Joyce and Brian Boettcher lived in their split-level home for 27 years, working and raising two children. Keeping up with the day’s demand was their main focus — even as a myriad of home inefficiencies piled up that they had no time to remedy. As Joyce says, “When you have time, you dream.”
Their dream time arrived in December 2019, shortly before the word “COVID” flooded our vocabularies. They called interior designer Nancy Finneson of DeMane Design in Gig Harbor to direct them through a kitchen remodel. However, Finneson presented a design not only for the kitchen but for the entire home in order to give the kitchen remodel a context toward future possibilities that could be done in phases. As the discussion developed, the couple decided they were up to the challenge of remodeling the entire home as one project.
This remodel touched every room in the house. Walls were moved, removed or enclosed. Finneson designed the space, lighting and custom built-ins for the Boettchers’ needs. She kept their preference for a dynamic, exciting but comfortable home at the forefront of her choices throughout the project. Comfort also came in new, energy-efficient windows and a new front door. Contemporary exterior paint completed the remodel.
In order for Finneson to present successful choices, she gave the Boettchers the assignment of looking at photos on Houzz.com and “liking” what spoke to them. After that, she and the couple reviewed the photos and sorted out underlying similarities of the designs they had chosen and marked their must-haves. This process helps owners communicate their thoughts to the designer and lays a foundation for the easy collaboration Finneson and the Boettchers enjoyed. Finneson resourced a variety of tiles, cabinetry details, furnishings and lighting fixtures as possibilities for the couple to select.
Finneson knew a remodel of this magnitude needed an exceptional contractor and so she referred Tim Reier. When Joyce Boettcher met him, she recognized him as a member of her athletic club. They had shared many conversations over the years but didn’t know each other’s last names. Now they were to embark on a remodel adventure together.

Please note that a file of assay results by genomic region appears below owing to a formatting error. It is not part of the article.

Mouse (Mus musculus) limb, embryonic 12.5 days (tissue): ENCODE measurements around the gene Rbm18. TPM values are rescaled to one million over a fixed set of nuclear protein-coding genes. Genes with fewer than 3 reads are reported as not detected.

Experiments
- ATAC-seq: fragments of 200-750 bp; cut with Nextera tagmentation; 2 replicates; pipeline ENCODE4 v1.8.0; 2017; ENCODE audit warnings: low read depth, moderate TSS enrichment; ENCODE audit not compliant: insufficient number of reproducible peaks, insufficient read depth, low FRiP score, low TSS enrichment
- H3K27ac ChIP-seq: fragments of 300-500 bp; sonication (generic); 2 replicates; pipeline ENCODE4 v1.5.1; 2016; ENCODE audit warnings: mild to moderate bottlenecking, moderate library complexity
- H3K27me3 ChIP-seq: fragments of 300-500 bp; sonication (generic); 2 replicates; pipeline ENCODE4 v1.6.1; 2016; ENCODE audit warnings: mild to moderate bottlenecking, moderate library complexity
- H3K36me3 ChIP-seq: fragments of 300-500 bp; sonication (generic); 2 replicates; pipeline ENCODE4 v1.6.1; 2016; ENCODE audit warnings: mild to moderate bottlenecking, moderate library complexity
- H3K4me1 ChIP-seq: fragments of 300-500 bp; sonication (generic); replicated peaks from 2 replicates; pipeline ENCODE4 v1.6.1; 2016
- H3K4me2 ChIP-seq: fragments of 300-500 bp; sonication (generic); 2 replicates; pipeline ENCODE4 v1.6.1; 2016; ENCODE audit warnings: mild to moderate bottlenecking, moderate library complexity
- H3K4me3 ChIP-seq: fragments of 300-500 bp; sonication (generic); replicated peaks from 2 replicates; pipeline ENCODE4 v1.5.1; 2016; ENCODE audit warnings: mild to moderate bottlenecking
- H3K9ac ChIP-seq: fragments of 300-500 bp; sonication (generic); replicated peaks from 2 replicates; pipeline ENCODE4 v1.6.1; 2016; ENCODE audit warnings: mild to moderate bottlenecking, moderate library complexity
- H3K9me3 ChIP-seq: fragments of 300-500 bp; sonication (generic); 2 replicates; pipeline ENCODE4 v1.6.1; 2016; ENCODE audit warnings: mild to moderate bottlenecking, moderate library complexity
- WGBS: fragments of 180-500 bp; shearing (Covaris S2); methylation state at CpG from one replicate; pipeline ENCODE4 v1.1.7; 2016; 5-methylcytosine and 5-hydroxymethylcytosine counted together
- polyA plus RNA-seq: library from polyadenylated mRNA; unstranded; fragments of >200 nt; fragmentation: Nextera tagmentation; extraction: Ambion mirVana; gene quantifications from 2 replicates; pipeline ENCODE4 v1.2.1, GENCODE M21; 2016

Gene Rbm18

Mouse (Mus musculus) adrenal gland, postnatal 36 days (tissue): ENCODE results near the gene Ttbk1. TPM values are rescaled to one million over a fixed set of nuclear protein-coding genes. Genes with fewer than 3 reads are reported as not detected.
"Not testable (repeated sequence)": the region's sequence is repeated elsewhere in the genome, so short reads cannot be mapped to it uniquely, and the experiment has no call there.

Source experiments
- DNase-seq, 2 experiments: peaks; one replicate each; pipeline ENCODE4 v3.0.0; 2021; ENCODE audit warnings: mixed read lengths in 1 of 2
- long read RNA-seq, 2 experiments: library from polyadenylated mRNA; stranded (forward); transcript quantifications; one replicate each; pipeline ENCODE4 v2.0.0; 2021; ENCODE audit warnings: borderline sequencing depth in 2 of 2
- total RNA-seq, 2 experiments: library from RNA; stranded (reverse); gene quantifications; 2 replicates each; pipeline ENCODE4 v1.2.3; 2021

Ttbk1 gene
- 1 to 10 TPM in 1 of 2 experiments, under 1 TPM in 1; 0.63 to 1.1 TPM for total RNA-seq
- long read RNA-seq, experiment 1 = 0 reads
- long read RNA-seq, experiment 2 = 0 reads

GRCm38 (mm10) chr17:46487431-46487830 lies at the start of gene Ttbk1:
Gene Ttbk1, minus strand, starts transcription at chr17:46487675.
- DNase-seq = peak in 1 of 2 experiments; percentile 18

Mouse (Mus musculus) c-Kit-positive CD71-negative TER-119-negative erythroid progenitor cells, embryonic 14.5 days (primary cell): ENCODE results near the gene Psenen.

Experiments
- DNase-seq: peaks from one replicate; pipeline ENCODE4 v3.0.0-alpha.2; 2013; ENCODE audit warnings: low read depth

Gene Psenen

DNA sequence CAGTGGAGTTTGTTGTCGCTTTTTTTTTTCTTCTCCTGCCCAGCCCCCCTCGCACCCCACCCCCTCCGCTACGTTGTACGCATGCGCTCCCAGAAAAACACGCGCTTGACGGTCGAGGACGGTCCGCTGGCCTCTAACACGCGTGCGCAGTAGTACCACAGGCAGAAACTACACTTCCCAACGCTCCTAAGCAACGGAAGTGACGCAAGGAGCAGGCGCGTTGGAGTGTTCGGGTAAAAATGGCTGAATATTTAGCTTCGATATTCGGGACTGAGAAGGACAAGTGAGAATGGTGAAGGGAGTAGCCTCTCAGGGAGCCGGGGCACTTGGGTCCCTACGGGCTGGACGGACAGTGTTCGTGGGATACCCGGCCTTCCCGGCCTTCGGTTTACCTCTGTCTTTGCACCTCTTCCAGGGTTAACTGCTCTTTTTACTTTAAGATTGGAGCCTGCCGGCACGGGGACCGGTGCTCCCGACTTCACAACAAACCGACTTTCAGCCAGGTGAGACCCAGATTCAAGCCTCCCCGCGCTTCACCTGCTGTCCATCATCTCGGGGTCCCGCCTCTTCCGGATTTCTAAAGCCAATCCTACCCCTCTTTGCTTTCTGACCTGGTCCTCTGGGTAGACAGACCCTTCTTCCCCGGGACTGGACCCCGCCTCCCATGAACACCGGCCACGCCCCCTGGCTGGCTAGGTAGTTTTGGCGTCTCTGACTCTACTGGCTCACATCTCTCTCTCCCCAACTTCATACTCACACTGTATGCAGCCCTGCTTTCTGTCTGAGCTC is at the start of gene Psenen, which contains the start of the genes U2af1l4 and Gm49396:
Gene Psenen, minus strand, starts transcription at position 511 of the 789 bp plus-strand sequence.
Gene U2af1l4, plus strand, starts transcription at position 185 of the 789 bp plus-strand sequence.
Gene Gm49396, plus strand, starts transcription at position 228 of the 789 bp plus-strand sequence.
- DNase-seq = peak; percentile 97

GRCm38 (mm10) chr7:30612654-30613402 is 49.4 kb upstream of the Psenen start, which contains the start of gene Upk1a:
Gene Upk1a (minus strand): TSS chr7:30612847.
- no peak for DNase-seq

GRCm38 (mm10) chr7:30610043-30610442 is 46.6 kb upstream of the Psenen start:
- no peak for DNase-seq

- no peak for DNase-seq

A Changed Space
A skylight high above the split-level entry fills the stairway with a vertical column of light. Ascending the stairs leads to a wide space of elegant proportions. Enclosing an outside porch and removing two kitchen walls created a flowing area that houses the kitchen and the elegant living and dining room.
Expansive windows with filtered water views on two sides and a third wall of double glass doors to the deck, plus a large kitchen window, shift light throughout the room over the course of the day. Motorized shades adorn new windows and disappear under a valance to preserve the view. They rise and fall in one synchronized motion.
Changing values of gray, black and white create depth and drama while wood acts as a warming accent throughout the home. Here, the furniture falls into the midtone, with textured fabric on the sofa and a stunning regulated pattern on the chairs. Plush pillows add softness and an invitation to touch. The area rug softly mimics the pattern on the kitchen’s granite.
Sueded taupe tiles imported from Spain on the fireplace wall are deeply textured with contemporary shapes that reflect evening sunsets in delightful and unexpected colors. This loft-like living area is a chic, flowing expanse with a relaxed urban sensibility.
The dynamic patterns Boettcher wanted in her home are established in the bold and splashy black-and-white granite countertops streaked with dramatic veins. White subway tile backsplashes have a completely different effect in this kitchen. Their unexpected irregular texture breaks the light into soft-edged bits and pieces as in a lake’s reflection.
Even though the couple chose an aged driftwood finish on the engineered floors for most of the home, the final choice for kitchen cabinetry went to a rich cherry wood with bold, black hardware on the peripheral walls. A smoky dark charcoal stain, a must-have as soon as Boettcher saw it, defines the large, furniture-style island, which seats four and complements the wood cabinetry.
A pool of warmth as inviting as a hearth shows up in the live-edge acacia dining table with upholstered chairs. The same stain from the kitchen island finishes the-floor-to-ceiling, built-in china cabinet in the dining room. Beyond the dining room doors, a new deck with stainless steel posts and horizontal cable railings sparkles against a rugged stone wall.
The upstairs hall leads to a full bath, which had a major remodel. By reworking the hall linen closet into the bathroom, it becomes a cabinetry piece. Large tiles of slate radiate heat from the floor while gray-and-white tiles gleam in the tub surround. A light tube brightens the space even on a sunless day.
Pocket doors installed in the bathroom and three bedrooms save space in the rooms and increase visual space in the hall. They are also used in the downstairs laundry/powder room, where a chevron pattern of exciting contrasting hues tile the floor. Light cabinets and matte black fixtures with contemporary mirrors and fixture make the small space feel special.
A subtly patterned carpet in the downstairs hall and media room soften the space. A deep- brown leather sectional sofa made the cut from old house to new and provides comfy cushions and throw pillows for enjoying an afternoon game on the wide-screen television over the fireplace. Built-in cabinetry on the back wall holds games and books while the front wall cabinetry houses a functional bar hiding a microwave and a beverage cooler. A unique tile backsplash finishes off the glam for the den.